Sex Therapist • Sex Therapists hold a mental health license (in addition to ASSECT certification) and provide psychotherapy to support individuals and couples in increasing intimacy and sexual satisfaction.

Social Service Manager • Social Service Managers oversee social service agencies and supervise the staff that work at the organization.

Doctoral Degree

Child Psychologist • Child Psychologists specialize in using scientific knowledge to deliver psychological services to children and adolescents within the biopsychosocial model.

Clinical Psychologist • Clinical Psychologists integrate scientific and professional knowledge and skills to further psychological science, the practice of psychology, and human welfare.

Cognitive Psychologist • Cognitive Psychologists study how people think, perceive, remember, and learn.

Developmental Psychologist • Developmental Psychologists study human growth and development across the lifespan.

Experimental Psychologist • Experimental Psychologists focus on conducting and publishing research exploring behavior in people and animals.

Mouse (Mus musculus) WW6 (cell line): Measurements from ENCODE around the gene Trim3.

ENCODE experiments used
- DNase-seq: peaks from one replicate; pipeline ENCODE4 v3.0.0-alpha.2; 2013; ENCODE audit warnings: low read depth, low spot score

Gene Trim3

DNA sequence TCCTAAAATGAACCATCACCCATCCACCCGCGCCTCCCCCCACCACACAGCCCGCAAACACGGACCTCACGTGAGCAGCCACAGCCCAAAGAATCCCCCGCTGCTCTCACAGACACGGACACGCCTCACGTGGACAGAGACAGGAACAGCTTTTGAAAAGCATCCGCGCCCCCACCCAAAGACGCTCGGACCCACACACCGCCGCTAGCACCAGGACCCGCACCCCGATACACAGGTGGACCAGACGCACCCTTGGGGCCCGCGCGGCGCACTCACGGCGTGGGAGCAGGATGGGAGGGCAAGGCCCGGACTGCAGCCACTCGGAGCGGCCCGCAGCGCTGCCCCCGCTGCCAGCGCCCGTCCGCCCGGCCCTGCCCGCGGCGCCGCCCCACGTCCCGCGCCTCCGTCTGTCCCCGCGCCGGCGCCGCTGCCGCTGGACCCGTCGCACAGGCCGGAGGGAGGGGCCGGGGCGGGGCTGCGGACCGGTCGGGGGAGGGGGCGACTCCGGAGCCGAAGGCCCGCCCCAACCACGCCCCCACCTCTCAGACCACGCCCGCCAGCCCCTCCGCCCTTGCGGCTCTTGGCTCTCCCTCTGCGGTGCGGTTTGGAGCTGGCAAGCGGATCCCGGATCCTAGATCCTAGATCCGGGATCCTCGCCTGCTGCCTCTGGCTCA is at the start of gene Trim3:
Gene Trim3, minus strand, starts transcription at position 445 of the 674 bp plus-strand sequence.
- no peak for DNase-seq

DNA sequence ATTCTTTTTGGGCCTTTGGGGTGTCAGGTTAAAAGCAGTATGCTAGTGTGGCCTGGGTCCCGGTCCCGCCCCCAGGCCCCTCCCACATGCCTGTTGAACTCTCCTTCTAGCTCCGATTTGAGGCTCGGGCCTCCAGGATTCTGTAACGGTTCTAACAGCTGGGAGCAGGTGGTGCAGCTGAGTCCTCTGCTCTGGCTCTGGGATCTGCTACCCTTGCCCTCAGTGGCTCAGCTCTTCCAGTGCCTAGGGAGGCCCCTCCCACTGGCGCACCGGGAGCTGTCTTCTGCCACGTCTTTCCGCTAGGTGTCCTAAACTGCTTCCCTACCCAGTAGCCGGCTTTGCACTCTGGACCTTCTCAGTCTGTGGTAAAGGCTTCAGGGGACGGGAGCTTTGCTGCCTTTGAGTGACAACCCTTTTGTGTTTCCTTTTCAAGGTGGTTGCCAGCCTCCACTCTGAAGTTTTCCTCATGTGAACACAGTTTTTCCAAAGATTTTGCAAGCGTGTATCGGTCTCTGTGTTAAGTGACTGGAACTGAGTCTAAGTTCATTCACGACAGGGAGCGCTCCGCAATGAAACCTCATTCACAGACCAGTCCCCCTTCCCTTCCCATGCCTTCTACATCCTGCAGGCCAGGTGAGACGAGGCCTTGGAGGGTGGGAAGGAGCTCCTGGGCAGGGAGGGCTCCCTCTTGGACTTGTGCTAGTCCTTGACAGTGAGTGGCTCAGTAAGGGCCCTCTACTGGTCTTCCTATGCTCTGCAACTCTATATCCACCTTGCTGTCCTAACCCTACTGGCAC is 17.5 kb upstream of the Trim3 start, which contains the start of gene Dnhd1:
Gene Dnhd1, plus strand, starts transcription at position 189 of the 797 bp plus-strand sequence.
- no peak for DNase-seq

Industrial-Organizational Psychologist • Industrial-Organizational Psychologists study the workplace and people within organizations.

Social Psychologist • Social Psychologists use science to study how people think, act, and relate to one another in social situations.

Sports Psychologist • Sports Psychologists apply research and theory to support athletes in reaching their full potential.

Professional Certifications

Certifications are available to applicants who have acquired a degree (B.A., B.S., M.A., M.S., M.Ed., or Ph.D.) in psychology or counseling and go on to meet certification requirements; usually including supervised clinical work and passing a standardized exam. Certifications are offered at the state and national level. State certification and licensure grants permission for an individual to practice within that state. National and International certification validates levels of knowledge, training and expertise to clients, employers and the public.